I would say that FlyBarre choreography and programming is fairly consistent from one class to the next, but I believe the team changes out the moves every couple of months. I didn’t get bored going regularly though, because the instructors always gave slight variations so we never repeated the exact same workout.
The Pros of FlyBarre
FlyBarre Walnut Creek has a beautiful studio space. The team is very friendly. It’s easy to book online and check in. The app works well as does the website. You can always reserve your favorite spot at the barre. The equipment is nice and new. The sound system is great. And the instructors are good and encouraging. Classes start and end on time. And you know what you’re going to get. While there are only three instructors at FlyBarre Walnut Creek, they use the same terminology and teach in similar ways, which is likely due to corporate training. It’s consistent. The order of muscle groups is always the same as well, and you hit the whole body. The warm-up is by far my favorite part of all FlyBarre classes. It’s a smart warm-up, clearly created by a movement expert. You warm up your shoulders to increase mobility with big arm circles, you move laterally in side lunges, you rotate your torso, you do a plank and some push-ups and you feel very loose by the end of it. That’s quality. And also, the retail shop at FlyBarre/FlyWheel has the cutest attire ever! I want it all!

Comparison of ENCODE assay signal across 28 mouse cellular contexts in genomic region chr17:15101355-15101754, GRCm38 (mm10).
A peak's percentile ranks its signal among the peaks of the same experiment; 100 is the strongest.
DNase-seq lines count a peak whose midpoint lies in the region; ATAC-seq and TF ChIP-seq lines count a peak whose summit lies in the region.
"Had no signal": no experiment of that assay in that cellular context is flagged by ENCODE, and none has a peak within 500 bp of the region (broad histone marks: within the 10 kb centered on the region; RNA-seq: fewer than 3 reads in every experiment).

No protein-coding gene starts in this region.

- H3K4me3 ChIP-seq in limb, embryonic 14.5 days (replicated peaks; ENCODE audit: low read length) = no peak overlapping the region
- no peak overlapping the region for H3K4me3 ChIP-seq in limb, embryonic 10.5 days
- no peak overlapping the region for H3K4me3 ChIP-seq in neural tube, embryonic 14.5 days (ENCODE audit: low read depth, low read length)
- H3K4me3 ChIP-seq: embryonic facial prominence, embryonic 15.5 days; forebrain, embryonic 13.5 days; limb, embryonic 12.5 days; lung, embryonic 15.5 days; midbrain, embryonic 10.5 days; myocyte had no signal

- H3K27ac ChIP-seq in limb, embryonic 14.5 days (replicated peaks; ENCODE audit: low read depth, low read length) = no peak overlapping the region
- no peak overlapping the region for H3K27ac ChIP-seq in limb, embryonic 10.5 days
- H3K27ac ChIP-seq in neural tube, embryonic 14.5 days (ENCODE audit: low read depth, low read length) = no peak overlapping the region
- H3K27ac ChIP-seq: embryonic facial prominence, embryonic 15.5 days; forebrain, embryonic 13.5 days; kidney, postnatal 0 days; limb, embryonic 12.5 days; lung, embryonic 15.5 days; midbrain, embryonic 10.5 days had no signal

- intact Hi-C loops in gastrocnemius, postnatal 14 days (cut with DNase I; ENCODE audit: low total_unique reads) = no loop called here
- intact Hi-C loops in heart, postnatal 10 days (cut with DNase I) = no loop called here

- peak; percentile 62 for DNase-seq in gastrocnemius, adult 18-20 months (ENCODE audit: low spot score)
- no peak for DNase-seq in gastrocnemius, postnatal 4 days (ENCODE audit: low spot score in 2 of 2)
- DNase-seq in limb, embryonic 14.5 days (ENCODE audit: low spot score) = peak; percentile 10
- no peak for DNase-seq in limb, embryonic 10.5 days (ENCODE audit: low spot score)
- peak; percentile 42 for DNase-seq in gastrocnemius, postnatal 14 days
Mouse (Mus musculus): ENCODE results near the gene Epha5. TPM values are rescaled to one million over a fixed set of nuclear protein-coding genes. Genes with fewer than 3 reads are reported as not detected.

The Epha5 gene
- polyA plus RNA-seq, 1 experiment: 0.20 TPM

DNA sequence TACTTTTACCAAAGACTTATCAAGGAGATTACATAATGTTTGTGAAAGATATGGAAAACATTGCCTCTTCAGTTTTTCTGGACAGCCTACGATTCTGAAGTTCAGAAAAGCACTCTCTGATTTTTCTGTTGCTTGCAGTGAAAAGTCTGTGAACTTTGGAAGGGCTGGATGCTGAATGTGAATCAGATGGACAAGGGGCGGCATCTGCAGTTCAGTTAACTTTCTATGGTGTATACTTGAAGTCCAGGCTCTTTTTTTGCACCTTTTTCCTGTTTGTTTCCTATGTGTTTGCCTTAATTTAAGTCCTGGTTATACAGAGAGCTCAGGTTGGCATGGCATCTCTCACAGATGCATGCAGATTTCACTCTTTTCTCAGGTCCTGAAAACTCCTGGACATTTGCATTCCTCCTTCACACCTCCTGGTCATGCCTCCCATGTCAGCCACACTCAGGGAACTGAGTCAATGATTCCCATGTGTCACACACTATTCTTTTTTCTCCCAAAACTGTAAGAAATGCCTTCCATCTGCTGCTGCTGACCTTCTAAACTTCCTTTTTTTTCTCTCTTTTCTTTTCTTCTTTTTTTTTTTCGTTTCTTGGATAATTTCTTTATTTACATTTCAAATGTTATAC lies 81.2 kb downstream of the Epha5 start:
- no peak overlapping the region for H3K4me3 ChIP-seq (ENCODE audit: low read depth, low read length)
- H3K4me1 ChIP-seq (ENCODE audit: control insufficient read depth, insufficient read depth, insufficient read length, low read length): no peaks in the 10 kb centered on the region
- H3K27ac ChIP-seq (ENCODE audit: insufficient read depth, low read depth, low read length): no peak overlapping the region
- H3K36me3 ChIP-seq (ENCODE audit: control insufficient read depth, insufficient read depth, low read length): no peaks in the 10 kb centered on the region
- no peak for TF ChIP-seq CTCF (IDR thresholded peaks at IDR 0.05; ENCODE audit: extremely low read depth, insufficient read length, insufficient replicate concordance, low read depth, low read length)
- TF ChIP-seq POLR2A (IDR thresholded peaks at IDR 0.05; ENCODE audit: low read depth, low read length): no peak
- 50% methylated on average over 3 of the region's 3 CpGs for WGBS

The Cons of FlyBarre
I’ve never seen many of the moves or positions that are included in FlyBarre classes, which usually means it takes a few tries to get in the exact right position. And just a little tweak can change the effectiveness of the move. I feel a little awkward in some of the positions, and seriously dislike the ones where you lean your back up against the barre and sit down in a “reverse” chair position — it totally bothers my back. If I’m not able to truly “get” the movement of some moves, then I know the average exerciser would be totally lost. Thus, my favorite moves are the ones that have a more simple set-up and yet still provide a good burn. Also, I’d love to see more stretching between moves and a longer cool-down, but admittedly, I usually go to the “Power 45,” which doesn’t feature much time for stretching.